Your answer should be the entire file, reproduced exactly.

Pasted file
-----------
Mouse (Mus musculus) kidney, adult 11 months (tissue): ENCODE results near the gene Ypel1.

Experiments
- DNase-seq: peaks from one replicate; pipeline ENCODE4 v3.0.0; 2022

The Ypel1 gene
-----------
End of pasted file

Mouse (Mus musculus) kidney, adult 11 months (tissue): ENCODE results near the gene Ypel1.

Experiments
- DNase-seq: peaks from one replicate; pipeline ENCODE4 v3.0.0; 2022

The Ypel1 gene